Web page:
In partnership with Jazz HeritageWales, the University of Wales Trinity Saint David (UWTSD) will host the fourth Documenting Jazz Conference from 9 to 12 November in Swansea, supported by the Royal Welsh College of Music & Drama (RWCMD) and Brecon Jazz.
The conference will be held at the Dylan Thomas Centre, Swansea, and will focus on the theme of diversity and aims to create an interdisciplinary forum which is both inclusive and wide-ranging for sharpening awareness, sharing studies and experiences, and focusing the debate on distinct aspects of diversity in jazz today. http://documentingjazz.com
Joan Cartwright will present on Thursday, November 10 @ 11 a.m. EST
Keynote: Who gives voice todiversityin jazz?
Dr Joan Cartwright is a renowned veteran of the Jazz and Blues stage for 40+ years. She is a vocalist, composer, and author of several books, including her memoir with touring and teaching experiences, and was honored as the…
I wrote this post inspired, thinking someone else may relate. Then, I cringed, realizing it’s a bit self-focused. But why? I love it when others post their personal insights. Why doubt it? So here goes. Forgive me if I mentioned past stuff before. It’s relevant now.
In 2015. after pivoting countless times on command and being fired and rehired by the same venues, an agent (I liked, and just the messenger) called and said, ‘Oh yeah, that venue, they don’t want jazz now. Ok, in their exact words, they want “an eighteen-year-old girl singing Coldplay covers.”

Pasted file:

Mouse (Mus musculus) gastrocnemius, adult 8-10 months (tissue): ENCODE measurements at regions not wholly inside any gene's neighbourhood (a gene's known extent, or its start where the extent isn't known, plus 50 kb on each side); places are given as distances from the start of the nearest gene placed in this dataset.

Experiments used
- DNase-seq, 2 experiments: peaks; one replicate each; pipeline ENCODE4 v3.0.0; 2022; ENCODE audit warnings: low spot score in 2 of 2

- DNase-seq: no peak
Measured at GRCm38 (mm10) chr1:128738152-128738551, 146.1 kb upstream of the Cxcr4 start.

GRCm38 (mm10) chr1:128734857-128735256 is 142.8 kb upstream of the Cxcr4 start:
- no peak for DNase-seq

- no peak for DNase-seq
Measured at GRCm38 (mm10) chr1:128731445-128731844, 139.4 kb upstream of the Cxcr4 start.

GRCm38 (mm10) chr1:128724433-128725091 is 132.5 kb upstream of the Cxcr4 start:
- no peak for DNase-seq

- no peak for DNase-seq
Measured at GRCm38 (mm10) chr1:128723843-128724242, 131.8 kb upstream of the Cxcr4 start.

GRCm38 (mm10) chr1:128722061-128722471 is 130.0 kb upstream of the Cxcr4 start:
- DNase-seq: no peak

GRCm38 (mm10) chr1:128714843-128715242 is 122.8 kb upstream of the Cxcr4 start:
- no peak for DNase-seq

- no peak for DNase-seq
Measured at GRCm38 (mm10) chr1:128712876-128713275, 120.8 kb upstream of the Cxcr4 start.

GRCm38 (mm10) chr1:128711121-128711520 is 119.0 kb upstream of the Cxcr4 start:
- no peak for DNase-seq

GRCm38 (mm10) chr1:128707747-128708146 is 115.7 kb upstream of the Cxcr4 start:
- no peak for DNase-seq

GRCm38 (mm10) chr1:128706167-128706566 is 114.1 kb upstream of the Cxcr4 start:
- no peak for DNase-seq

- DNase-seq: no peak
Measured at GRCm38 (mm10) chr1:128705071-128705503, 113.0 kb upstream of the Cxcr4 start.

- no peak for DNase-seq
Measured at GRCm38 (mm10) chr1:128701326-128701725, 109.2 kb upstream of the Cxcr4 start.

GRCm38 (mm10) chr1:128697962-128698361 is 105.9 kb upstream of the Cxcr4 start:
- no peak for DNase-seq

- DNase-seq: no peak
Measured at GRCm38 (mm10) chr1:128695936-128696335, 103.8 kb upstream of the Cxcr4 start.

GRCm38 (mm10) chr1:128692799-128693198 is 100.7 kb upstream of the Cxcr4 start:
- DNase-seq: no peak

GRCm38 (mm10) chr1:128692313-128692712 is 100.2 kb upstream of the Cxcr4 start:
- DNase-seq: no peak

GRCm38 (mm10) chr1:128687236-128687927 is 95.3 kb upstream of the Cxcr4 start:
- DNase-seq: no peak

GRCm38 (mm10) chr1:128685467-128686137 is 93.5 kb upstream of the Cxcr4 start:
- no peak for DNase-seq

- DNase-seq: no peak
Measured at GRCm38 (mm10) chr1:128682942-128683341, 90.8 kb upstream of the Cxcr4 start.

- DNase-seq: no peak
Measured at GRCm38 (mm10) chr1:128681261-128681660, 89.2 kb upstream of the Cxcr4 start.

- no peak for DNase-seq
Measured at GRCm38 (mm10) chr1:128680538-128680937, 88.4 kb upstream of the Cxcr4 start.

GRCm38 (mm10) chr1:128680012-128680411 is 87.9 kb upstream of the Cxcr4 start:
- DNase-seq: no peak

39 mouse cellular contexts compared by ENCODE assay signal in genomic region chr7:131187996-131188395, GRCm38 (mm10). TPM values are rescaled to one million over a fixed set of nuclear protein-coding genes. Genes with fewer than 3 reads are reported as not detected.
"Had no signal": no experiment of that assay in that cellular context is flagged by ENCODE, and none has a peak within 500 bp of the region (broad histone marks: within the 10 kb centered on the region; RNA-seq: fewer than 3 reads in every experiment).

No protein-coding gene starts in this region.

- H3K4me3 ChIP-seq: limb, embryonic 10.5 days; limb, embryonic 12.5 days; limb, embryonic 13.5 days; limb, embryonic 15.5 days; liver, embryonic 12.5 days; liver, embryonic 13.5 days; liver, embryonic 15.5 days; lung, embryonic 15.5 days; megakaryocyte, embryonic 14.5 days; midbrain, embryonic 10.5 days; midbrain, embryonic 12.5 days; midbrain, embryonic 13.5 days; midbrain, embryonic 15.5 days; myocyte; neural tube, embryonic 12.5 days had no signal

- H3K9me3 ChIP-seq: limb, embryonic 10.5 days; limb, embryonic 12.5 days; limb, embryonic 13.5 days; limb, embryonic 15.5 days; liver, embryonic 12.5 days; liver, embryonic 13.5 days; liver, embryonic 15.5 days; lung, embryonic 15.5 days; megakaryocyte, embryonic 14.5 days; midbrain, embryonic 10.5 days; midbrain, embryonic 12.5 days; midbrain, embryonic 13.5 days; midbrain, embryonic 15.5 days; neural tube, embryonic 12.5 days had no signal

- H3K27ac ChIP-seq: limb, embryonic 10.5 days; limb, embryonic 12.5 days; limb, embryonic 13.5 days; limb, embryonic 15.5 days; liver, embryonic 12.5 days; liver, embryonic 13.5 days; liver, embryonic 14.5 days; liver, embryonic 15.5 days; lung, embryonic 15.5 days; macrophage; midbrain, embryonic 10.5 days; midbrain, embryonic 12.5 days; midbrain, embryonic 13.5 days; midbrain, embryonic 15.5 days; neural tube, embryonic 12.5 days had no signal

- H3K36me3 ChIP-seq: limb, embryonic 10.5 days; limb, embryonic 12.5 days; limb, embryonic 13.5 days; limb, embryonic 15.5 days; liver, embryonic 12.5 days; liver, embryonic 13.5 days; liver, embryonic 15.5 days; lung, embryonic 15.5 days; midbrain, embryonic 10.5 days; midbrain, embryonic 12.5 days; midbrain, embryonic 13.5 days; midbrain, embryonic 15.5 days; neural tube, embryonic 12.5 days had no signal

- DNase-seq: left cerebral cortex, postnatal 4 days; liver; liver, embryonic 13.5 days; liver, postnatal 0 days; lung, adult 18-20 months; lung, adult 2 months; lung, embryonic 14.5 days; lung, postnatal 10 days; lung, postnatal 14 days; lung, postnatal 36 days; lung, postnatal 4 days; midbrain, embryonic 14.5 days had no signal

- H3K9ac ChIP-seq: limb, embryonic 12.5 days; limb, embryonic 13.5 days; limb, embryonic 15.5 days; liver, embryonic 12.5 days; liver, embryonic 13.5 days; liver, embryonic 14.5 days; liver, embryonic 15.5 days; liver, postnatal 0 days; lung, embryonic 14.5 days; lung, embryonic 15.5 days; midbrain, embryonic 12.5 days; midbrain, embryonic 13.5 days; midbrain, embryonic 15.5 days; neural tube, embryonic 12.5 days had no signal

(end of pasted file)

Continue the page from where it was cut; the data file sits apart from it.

It was no different from a zillion other phone calls saying, “You’re too old. You don’t wear enough makeup. You don’t smile enough when you sing.”
But this time something snapped inside. I realized I had to get a job where it no longer mattered how I looked and I had to do it ASAP because something was really messed up. I’d chosen a life path based on my love of sound. Yet, in order to work, so much depended on how things looked. The whole point of music for me is its human vulnerability. That is the actual drawcard.
What is human about having to look perfect and young all the time? These weren’t movies or magazines. I am not a model. They were regular, higher-end venues and corporate gigs. Why did I play along for so long? Because I loved doing the gigs. The worst part is I bought into toxic attitudes about aging, which I am still working through, in 2021, and I am only 51!
One of my grandmothers embraced aging more than she needed to. She joined Senior Citizen’s clubs in her 50s, while my other grandmother fought against it, wearing make-up on her hands. The irony was, her fear distracted me from noticing a real elegance about her.
I don’t want to carry these conflicting, junky residue ideas about aging anymore because there is society’s obsession with plastic surgery, also. Why does Dolly Parton look great? Because she radiates self-respect, acceptance, and love. So, there is no right or wrong way. Each to their own.
To be clear, the agents I worked for were great, especially, Peter O’Regan and Dave Douglas, who fought very hard to stop a venue from firing me for some ridiculous reason I have long forgotten but made no sense at the time. I am grateful to those who kept food on my table. This is a societal issue. People started listening to music with their EYES. When? Was it rock and roll, Elvis? I don’t know. But it is at the loss to the music if you know what I mean.